Antoine Pierre Joseph Marie Barnave (1761-1793) was a French lawyer, politician, and one of the most influential orators of the early stage of the French Revolution (1789-1799). He is notable for being a champion of constitutional monarchy, and for co-founding the Feuillant Club to offset the influence of the radical Jacobins.
Eloquent and well-read, Barnave made a reputation for himself as one of the National Assembly's best speakers. A member of the Assembly's unofficial 'triumvirate', he was instrumental in some of the Revolution's earliest accomplishments. However, his refusal to back the abolition of slavery in France's colonies alienated him from his radical colleagues. As he lost influence in the Jacobin Club, he gradually became a supporter of constitutional monarchy; his efforts to increase the power of the monarchy included correspondence with Queen Marie Antoinette (1755-1793), a correspondence that, when discovered in 1792, led to his arrest and execution the following year.
Antoine Barnave was born on 22 October 1761 in Grenoble, in the province of Dauphiné. Born into an upper-bourgeois Protestant family, his father was an advocate of the Parlement of Dauphiné, while his mother was a highly-educated woman. When he was ten, he and his mother had to be thrown out of an empty theatre box reserved for the noble friend of the provincial governor. The incident, an act of protest on the part of Madame Barnave, had a profound impact on young Antoine, who would later say that it gave him his life purpose: "to raise the caste to which [he] belonged from the state of humiliation to which it seemed condemned" (Doyle 26).
As a Protestant, he was not allowed to receive an education at the Catholic-run schools and was homeschooled by his mother. He was later privately tutored in law and debuted at the bar in 1781. Now a small-town lawyer, Barnave was eloquent, sociable, studious, and well-read. He excelled in the French and English languages and had a penchant for the Enlightenment-era philosophies that inspired all of France's revolutionary leaders. Not content with a quiet life in Grenoble, Barnave dreamed of either political or literary fame, longing to make his impact on the world. He would not have to wait for long.
In the summer of 1788, the French Revolution had a sort of dress rehearsal in Barnave's hometown of Grenoble. On 7 June, protests erupted in response to the Revolt of the Parlements, when King Louis XVI of France's (r. 1774-1792) chief minister Étienne Loménie de Brienne (1727-1794) attempted to break the power of the parlements after they refused to pass his edicts. When royal soldiers were sent in to crush the protests, citizens picked up stones and cobbles from the streets, climbed onto roofs, and pelted the soldiers with projectiles. Following this event, known as the Day of Tiles, Barnave sensed an opportunity to thrust himself into politics. Around this time, he wrote his first pamphlet, Spirit of the Edicts Registered by Military Force at the Parlement of Grenoble, the general thesis of which was an appeal to the king to convene an Estates-General.
He was not the only one in Grenoble to make this demand. On 14 June, an illegal assembly of the three societal orders in Grenoble gathered and decided to convoke the Estates of Dauphiné without the king's consent. The representation of the Third Estate (commoners) was to be equal in number to the combined representation of the upper two estates (clergy and nobility). The ensuing meeting took place at a nobleman's mansion of Vizille, organized by the judge Jean-Joseph Mounier (1758-1806). Mounier himself drafted the resolution, calling on the king to convene an Estates-General while asking that he restore power to the parlements and retract Brienne's edicts. Barnave, although playing a secondary role, made an impact with his oratory and energetic presence. His participation at Vizille, along with his pamphlet, thrust Barnave into fame; when Louis XVI conceded and announced the Estates-General of 1789, Barnave was the second deputy elected from his province, following Mounier.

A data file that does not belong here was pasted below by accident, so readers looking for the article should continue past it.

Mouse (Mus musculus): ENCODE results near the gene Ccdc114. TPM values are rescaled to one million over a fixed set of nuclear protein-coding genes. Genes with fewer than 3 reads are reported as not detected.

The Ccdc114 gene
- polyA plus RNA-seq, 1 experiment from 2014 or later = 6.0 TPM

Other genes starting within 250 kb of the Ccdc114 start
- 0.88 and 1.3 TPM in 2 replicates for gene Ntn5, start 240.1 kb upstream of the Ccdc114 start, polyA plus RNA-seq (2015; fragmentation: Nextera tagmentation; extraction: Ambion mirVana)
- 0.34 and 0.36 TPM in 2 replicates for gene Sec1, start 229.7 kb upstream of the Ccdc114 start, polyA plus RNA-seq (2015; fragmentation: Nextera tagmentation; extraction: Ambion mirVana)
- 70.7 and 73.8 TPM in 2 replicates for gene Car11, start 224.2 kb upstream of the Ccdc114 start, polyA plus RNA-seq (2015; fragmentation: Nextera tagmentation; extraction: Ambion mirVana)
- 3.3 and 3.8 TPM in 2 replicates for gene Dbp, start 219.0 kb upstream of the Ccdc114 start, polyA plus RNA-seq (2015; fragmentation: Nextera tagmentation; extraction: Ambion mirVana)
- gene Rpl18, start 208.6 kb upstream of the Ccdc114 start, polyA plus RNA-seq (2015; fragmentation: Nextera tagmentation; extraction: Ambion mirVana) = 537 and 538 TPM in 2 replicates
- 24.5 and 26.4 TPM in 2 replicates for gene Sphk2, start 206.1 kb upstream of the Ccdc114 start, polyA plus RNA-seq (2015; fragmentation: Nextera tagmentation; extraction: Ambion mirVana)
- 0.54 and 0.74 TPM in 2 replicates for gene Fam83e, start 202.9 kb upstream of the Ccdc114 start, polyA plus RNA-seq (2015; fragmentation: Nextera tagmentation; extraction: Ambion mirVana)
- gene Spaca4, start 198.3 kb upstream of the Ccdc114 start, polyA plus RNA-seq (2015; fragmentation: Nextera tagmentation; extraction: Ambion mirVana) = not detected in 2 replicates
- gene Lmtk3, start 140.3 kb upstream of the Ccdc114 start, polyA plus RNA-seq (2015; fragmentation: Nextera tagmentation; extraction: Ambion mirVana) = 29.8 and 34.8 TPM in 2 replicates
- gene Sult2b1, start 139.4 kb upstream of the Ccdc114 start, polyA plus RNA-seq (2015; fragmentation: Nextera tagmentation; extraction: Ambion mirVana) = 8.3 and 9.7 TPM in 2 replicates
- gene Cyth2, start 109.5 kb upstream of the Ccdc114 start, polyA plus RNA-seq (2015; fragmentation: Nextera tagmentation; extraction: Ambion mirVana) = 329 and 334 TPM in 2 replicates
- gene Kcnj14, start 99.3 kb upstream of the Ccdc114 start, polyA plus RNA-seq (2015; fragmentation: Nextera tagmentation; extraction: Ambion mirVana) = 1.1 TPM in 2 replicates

It did not take long for Barnave to make an impression once the Estates-General opened on 5 May 1789. He proved himself an excellent orator, capable of improvising entire arguments without stumbling over his words, while most of his colleagues were reading speeches prepared for them ahead of time. His speeches were not as passionate as those of another of the Estates-General's foremost speakers, Honoré-Gabriel Riqueti, comte de Mirabeau (1749-1791), who once said of Barnave that there was "no divinity in him" (Furet, 187). Still, Barnave's youth, personal charisma, and devotion to the commoners' plight helped give his speeches their own unique flair; that he did not share Mirabeau's scandalous past gave him one up on the older man.
On 17 June, Barnave split with Mounier, his old ally from Grenoble, for the first time when he voted to bestow the title 'National Assembly' on the deputies of the Third Estate, thus breaking from the other estates. From this point, Barnave would become a staunch revolutionary. No longer needing Mounier, he quickly made new allies, men of his own generation who shared his fiery commitment to the cause; namely, Adrien Duport, ex-councilor of the Parlement of Paris, and Alexandre de Lameth, a young colonel and veteran of the American Revolutionary War (1775-1783). Both men, although of the noble class, were dedicated to the destruction of the Ancien Regime; together with Barnave, they became known within the National Assembly as the 'triumvirate'.